Tuesday, April 18, 2006


April 18, 1906

It happened early in the morning and it lasted two minutes and twenty seconds, as I heard everyone say afterward. My father was sports editor of one of the San Francisco papers. There was a racetrack near our bungalow and stables where my father kept a horse. He said that the night before had been a sultry one and the horses were restless, neighing and stamping in their stalls, becoming increasingly nervous and panicky. The earthquake started with a deep rumbling and the convulsions of the earth started afterward, so that the earth became a sea which rocked our house in a most tumultuous manner. There was a large windmill and water tank in back of the house and I can remember the splashing of the water from the tank on the top of our roof. My father took my brothers from their beds and rushed to the front door, where my mother stood with my sister, whom she had snatched from beside me. I was left in a big brass bed, which rolled back and forth on a polished floor. Whether I realized what was happening I do not know, but I do know that the whole event was confused in my mind with something which might have occurred a few nights earlier, my mother fainting on the floor of my room on her way to the bathroom, and my father carrying her back to bed. The illness of my usually strong and cheerful mother and the earthquake were both part of the world's tragedy to me.

When the earth settled, the house was a shambles, dishes broken all over the floor, books out of their bookcases, chandeliers down, chimneys fallen, the house cracked from roof to ground. But there was no fire in Oakland. The flames and cloud bank of smoke could be seen across the bay and all the next day the refugees poured over by ferry and boat. Idora Park and the racetrack made camping grounds for them. All the neighbors joined my mother in serving the homeless. Every stitch of available clothes was given away. All the day following the disaster there were more tremblings of the earth and there was fear in the air. We had always been considered Easterners by our neighbors and one of them told my other he would rather have San Francisco's earthquakes than our eastern thunder and lightning storms any day!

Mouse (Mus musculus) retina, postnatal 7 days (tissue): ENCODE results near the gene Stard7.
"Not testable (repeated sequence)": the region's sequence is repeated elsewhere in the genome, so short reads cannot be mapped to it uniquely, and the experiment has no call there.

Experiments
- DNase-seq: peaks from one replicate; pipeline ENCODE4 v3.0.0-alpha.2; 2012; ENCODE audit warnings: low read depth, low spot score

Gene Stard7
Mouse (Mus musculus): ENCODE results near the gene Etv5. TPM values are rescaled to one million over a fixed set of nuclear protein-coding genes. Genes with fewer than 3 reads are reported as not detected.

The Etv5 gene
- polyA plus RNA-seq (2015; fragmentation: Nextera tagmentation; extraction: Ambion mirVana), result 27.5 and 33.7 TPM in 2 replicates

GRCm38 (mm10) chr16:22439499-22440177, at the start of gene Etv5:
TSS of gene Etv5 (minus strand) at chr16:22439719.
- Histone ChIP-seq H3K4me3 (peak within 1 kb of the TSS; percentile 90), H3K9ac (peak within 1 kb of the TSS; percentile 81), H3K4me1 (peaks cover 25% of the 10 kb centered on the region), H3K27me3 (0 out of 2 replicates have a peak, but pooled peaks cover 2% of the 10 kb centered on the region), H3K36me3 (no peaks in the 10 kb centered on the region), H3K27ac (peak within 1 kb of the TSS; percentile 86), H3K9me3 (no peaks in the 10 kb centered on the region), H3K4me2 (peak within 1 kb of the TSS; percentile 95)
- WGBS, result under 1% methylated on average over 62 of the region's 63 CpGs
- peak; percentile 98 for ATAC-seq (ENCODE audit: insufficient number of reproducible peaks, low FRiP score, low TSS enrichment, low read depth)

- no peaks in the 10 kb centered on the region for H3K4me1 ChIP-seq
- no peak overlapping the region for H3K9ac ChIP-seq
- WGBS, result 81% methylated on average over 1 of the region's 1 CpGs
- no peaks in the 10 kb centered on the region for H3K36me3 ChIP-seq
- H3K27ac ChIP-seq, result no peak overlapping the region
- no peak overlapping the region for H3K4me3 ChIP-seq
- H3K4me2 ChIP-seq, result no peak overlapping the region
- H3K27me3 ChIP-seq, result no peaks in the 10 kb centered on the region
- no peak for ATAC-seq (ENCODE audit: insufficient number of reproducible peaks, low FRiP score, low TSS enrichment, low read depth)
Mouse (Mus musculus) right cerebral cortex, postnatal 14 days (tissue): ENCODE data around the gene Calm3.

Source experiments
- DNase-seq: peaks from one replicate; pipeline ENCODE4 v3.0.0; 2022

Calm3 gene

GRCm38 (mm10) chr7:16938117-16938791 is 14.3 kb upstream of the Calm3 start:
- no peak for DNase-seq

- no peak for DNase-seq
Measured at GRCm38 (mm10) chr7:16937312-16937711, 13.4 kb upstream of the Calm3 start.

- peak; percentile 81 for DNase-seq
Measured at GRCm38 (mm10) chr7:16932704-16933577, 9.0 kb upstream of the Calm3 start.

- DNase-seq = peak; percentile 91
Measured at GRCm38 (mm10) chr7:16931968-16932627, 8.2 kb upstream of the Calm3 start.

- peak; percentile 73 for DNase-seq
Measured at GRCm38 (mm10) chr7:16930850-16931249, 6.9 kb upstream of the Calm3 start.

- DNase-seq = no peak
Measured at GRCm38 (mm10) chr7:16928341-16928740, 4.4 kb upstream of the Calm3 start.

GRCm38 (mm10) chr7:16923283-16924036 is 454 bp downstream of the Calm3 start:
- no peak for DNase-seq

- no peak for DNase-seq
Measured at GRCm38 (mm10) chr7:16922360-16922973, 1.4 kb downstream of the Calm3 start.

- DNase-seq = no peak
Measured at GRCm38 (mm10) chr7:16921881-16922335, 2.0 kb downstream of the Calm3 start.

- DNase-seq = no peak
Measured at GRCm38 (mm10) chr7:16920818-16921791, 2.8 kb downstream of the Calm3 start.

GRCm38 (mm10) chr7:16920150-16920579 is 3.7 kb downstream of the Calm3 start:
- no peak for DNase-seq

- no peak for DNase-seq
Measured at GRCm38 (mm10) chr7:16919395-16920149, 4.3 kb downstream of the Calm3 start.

-- Dorothy Day, from The Long Loneliness, pp. 21-22

What I remember most plainly about the earthquake was the human warmth and kindliness of everyone afterward. For days, refugees poured out of burning San Francisco and camped in Idora Park and the racetrack in Oakland. People came in their nightclothes; there were newborn babies.

Mother had always complained before about how clannish California people were, how if you were from the East they snubbed you and were loath to make friends. But after the earthquake everyone's heart was enlarged by Christian charity. All the hard crust of worldly reserve and prudence was shed. Each person was a little child in friendliness and warmth. ...

While the crisis lasted, people loved each other. They realized their own helplessness while nature 'travaileth and groaneth.' It was as though they were united in Christian solidarity. It makes one think of how people could, if they would, care for each other in times of stress, unjudgingly, with pity and with love.

-- Dorothy Day, from The Long Way Home, in Selected Writings, pp. 10-11

Collective Improvisation:

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